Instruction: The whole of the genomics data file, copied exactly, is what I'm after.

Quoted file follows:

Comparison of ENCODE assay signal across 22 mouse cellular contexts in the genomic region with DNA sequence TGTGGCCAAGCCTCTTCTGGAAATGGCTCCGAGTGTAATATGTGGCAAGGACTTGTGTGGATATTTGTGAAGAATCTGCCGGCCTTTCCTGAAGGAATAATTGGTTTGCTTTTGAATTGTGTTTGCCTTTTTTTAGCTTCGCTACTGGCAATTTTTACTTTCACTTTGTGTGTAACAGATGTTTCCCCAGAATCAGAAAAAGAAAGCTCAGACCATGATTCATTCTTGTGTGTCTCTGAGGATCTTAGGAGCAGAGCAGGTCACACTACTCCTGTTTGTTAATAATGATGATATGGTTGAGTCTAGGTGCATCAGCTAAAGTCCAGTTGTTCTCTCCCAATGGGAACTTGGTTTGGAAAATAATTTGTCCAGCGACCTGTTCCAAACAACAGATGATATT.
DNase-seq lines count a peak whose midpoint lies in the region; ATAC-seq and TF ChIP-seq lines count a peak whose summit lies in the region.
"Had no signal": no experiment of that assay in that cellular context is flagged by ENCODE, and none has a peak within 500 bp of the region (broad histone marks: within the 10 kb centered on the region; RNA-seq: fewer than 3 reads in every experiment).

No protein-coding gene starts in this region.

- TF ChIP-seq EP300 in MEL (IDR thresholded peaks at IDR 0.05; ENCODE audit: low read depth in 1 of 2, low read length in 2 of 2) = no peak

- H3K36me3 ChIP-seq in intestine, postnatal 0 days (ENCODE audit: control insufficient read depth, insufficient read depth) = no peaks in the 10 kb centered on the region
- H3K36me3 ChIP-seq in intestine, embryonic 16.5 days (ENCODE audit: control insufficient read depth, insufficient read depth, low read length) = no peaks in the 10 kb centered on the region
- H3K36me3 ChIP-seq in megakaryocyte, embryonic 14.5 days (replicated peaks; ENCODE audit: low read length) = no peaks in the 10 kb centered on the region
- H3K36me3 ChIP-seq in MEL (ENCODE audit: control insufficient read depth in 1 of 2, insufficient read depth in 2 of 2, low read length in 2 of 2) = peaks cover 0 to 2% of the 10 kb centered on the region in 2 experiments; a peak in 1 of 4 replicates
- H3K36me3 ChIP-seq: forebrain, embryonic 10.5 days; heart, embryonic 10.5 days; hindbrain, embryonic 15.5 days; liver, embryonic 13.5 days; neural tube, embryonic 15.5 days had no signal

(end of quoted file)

Comparison of ENCODE assay signal across 22 mouse cellular contexts in the genomic region with DNA sequence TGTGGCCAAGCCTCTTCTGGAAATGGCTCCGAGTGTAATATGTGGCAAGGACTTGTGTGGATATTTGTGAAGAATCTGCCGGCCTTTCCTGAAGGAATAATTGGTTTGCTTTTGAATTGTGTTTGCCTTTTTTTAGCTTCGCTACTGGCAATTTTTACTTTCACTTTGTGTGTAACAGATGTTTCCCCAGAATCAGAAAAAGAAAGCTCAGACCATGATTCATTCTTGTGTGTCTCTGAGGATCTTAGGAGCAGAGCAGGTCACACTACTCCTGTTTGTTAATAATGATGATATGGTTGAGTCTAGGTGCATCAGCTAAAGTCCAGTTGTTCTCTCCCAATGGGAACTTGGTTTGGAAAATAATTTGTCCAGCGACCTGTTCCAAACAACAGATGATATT.
DNase-seq lines count a peak whose midpoint lies in the region; ATAC-seq and TF ChIP-seq lines count a peak whose summit lies in the region.
"Had no signal": no experiment of that assay in that cellular context is flagged by ENCODE, and none has a peak within 500 bp of the region (broad histone marks: within the 10 kb centered on the region; RNA-seq: fewer than 3 reads in every experiment).

No protein-coding gene starts in this region.

- TF ChIP-seq EP300 in MEL (IDR thresholded peaks at IDR 0.05; ENCODE audit: low read depth in 1 of 2, low read length in 2 of 2) = no peak

- H3K36me3 ChIP-seq in intestine, postnatal 0 days (ENCODE audit: control insufficient read depth, insufficient read depth) = no peaks in the 10 kb centered on the region
- H3K36me3 ChIP-seq in intestine, embryonic 16.5 days (ENCODE audit: control insufficient read depth, insufficient read depth, low read length) = no peaks in the 10 kb centered on the region
- H3K36me3 ChIP-seq in megakaryocyte, embryonic 14.5 days (replicated peaks; ENCODE audit: low read length) = no peaks in the 10 kb centered on the region
- H3K36me3 ChIP-seq in MEL (ENCODE audit: control insufficient read depth in 1 of 2, insufficient read depth in 2 of 2, low read length in 2 of 2) = peaks cover 0 to 2% of the 10 kb centered on the region in 2 experiments; a peak in 1 of 4 replicates
- H3K36me3 ChIP-seq: forebrain, embryonic 10.5 days; heart, embryonic 10.5 days; hindbrain, embryonic 15.5 days; liver, embryonic 13.5 days; neural tube, embryonic 15.5 days had no signal